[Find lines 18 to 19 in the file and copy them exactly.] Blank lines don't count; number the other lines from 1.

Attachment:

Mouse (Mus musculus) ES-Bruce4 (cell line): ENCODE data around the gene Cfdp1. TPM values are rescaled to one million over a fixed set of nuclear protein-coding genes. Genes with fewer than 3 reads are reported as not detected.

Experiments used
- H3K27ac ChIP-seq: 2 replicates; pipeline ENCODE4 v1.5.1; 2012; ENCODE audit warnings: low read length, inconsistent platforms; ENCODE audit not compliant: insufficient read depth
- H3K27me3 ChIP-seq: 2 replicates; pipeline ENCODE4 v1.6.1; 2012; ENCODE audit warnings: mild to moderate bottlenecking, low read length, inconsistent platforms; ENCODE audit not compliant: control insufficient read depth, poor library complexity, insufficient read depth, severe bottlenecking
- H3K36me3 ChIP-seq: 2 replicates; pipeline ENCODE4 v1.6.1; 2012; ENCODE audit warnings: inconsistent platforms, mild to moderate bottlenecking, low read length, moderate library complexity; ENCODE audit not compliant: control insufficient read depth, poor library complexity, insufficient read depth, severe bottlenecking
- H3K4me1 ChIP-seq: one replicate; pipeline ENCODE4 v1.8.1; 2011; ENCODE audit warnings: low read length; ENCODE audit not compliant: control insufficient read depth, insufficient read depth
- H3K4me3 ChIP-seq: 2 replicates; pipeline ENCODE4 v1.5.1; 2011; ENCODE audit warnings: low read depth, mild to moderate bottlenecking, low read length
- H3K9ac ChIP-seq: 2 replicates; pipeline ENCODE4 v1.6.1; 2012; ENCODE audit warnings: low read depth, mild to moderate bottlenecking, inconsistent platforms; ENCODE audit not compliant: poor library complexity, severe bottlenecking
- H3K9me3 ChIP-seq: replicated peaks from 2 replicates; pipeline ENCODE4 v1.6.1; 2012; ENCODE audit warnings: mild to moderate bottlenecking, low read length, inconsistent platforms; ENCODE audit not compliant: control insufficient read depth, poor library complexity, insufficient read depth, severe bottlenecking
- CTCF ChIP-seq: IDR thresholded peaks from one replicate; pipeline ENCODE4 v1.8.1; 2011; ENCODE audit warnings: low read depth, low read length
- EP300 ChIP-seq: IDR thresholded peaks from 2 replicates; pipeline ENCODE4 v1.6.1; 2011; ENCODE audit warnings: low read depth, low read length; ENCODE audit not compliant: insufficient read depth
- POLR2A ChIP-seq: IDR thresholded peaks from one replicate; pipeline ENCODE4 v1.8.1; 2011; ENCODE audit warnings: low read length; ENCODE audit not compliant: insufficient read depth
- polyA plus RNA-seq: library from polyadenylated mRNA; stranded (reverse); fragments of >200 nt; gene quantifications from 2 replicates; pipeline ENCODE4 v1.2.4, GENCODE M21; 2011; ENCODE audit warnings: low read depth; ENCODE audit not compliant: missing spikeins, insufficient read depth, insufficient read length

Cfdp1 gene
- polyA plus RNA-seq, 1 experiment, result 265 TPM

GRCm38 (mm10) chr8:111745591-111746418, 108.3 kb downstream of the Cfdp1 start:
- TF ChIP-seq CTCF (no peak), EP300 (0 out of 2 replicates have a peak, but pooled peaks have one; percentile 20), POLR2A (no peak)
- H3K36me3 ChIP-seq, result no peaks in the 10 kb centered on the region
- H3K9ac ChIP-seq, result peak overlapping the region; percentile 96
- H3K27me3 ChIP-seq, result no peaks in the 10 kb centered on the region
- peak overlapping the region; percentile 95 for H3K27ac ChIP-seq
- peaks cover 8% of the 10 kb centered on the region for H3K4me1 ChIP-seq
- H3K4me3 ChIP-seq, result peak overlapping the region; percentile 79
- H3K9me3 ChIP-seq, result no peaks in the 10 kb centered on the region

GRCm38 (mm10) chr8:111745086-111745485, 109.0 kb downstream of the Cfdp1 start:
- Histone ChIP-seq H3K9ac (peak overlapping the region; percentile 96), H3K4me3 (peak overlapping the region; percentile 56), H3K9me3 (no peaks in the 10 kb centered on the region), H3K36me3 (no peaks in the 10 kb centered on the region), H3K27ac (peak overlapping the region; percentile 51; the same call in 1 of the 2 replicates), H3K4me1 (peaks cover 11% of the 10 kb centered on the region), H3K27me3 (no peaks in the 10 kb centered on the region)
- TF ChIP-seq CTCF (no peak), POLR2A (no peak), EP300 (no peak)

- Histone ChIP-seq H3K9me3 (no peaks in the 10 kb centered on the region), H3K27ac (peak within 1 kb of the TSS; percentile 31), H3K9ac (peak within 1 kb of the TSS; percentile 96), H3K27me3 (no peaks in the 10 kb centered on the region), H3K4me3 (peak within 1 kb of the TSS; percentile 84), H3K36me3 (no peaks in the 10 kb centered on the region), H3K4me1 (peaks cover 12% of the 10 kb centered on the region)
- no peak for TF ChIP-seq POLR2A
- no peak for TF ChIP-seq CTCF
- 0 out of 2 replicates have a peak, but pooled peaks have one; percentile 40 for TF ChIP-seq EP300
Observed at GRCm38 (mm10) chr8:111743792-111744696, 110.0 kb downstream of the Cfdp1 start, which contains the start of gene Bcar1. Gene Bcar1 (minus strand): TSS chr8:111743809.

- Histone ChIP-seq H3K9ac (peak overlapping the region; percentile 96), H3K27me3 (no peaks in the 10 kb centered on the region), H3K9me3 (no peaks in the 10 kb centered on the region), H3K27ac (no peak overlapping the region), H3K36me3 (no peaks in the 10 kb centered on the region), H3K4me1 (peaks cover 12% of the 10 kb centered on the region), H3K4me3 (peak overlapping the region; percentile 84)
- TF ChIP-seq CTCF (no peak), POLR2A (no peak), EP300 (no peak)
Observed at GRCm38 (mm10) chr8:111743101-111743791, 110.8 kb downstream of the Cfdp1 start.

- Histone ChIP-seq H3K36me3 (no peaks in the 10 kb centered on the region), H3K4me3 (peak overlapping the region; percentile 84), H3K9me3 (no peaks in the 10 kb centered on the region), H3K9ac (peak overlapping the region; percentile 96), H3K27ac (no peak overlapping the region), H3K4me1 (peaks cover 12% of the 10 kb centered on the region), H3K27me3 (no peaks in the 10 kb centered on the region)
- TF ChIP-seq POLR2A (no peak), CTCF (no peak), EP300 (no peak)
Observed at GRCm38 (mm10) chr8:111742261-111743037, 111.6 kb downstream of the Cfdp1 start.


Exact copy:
- H3K36me3 ChIP-seq, result no peaks in the 10 kb centered on the region
- H3K9ac ChIP-seq, result peak overlapping the region; percentile 96